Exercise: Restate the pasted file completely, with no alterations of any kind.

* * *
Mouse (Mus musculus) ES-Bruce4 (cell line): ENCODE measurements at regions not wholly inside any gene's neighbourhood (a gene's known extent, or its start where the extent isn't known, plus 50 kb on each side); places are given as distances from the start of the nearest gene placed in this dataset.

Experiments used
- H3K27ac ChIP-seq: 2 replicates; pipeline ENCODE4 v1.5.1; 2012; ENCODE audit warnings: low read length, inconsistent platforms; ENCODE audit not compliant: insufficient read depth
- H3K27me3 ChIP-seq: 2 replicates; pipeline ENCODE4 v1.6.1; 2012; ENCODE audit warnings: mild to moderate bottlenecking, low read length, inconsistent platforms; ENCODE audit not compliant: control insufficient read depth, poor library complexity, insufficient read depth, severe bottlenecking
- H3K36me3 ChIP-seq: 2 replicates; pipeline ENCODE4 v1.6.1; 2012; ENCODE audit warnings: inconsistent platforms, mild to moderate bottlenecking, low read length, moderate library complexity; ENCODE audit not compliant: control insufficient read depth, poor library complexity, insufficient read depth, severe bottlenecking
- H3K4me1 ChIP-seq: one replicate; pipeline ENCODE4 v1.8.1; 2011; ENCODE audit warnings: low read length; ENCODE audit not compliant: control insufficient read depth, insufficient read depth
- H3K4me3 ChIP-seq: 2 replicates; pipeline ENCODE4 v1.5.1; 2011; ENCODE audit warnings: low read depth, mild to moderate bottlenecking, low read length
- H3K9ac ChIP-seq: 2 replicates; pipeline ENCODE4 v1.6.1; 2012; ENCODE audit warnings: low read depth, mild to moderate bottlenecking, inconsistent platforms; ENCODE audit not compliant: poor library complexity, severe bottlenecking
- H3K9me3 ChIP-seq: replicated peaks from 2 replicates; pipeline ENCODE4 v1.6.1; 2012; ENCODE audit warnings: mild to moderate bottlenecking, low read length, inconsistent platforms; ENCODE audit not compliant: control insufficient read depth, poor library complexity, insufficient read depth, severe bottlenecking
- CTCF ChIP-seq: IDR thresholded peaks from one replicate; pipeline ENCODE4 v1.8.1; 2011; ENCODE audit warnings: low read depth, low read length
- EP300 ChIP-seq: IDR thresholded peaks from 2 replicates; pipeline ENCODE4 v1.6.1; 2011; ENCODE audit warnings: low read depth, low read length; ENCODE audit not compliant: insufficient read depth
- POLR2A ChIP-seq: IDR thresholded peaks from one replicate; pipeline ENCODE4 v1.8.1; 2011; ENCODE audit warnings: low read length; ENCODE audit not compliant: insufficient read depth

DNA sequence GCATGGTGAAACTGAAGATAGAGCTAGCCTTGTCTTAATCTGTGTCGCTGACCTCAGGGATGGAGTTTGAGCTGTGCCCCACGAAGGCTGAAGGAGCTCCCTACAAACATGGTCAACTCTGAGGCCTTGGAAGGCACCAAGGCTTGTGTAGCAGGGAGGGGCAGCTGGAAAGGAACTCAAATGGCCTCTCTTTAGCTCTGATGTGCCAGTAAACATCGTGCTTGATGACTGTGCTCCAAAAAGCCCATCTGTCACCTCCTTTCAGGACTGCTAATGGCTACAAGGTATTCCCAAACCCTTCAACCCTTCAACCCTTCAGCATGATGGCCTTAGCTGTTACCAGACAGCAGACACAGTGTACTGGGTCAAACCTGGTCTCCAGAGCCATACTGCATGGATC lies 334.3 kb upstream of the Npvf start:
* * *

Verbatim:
Mouse (Mus musculus) ES-Bruce4 (cell line): ENCODE measurements at regions not wholly inside any gene's neighbourhood (a gene's known extent, or its start where the extent isn't known, plus 50 kb on each side); places are given as distances from the start of the nearest gene placed in this dataset.

Experiments used
- H3K27ac ChIP-seq: 2 replicates; pipeline ENCODE4 v1.5.1; 2012; ENCODE audit warnings: low read length, inconsistent platforms; ENCODE audit not compliant: insufficient read depth
- H3K27me3 ChIP-seq: 2 replicates; pipeline ENCODE4 v1.6.1; 2012; ENCODE audit warnings: mild to moderate bottlenecking, low read length, inconsistent platforms; ENCODE audit not compliant: control insufficient read depth, poor library complexity, insufficient read depth, severe bottlenecking
- H3K36me3 ChIP-seq: 2 replicates; pipeline ENCODE4 v1.6.1; 2012; ENCODE audit warnings: inconsistent platforms, mild to moderate bottlenecking, low read length, moderate library complexity; ENCODE audit not compliant: control insufficient read depth, poor library complexity, insufficient read depth, severe bottlenecking
- H3K4me1 ChIP-seq: one replicate; pipeline ENCODE4 v1.8.1; 2011; ENCODE audit warnings: low read length; ENCODE audit not compliant: control insufficient read depth, insufficient read depth
- H3K4me3 ChIP-seq: 2 replicates; pipeline ENCODE4 v1.5.1; 2011; ENCODE audit warnings: low read depth, mild to moderate bottlenecking, low read length
- H3K9ac ChIP-seq: 2 replicates; pipeline ENCODE4 v1.6.1; 2012; ENCODE audit warnings: low read depth, mild to moderate bottlenecking, inconsistent platforms; ENCODE audit not compliant: poor library complexity, severe bottlenecking
- H3K9me3 ChIP-seq: replicated peaks from 2 replicates; pipeline ENCODE4 v1.6.1; 2012; ENCODE audit warnings: mild to moderate bottlenecking, low read length, inconsistent platforms; ENCODE audit not compliant: control insufficient read depth, poor library complexity, insufficient read depth, severe bottlenecking
- CTCF ChIP-seq: IDR thresholded peaks from one replicate; pipeline ENCODE4 v1.8.1; 2011; ENCODE audit warnings: low read depth, low read length
- EP300 ChIP-seq: IDR thresholded peaks from 2 replicates; pipeline ENCODE4 v1.6.1; 2011; ENCODE audit warnings: low read depth, low read length; ENCODE audit not compliant: insufficient read depth
- POLR2A ChIP-seq: IDR thresholded peaks from one replicate; pipeline ENCODE4 v1.8.1; 2011; ENCODE audit warnings: low read length; ENCODE audit not compliant: insufficient read depth

DNA sequence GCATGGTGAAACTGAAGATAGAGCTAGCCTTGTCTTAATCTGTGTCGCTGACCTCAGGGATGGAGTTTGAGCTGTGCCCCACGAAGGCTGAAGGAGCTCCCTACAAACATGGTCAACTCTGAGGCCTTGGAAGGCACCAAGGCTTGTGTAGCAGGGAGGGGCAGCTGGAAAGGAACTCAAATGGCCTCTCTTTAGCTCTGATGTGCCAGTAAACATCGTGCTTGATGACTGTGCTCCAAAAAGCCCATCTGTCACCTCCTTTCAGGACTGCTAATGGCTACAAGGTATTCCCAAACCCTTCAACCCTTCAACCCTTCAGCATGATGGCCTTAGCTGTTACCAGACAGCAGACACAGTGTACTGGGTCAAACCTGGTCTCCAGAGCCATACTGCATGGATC lies 334.3 kb upstream of the Npvf start: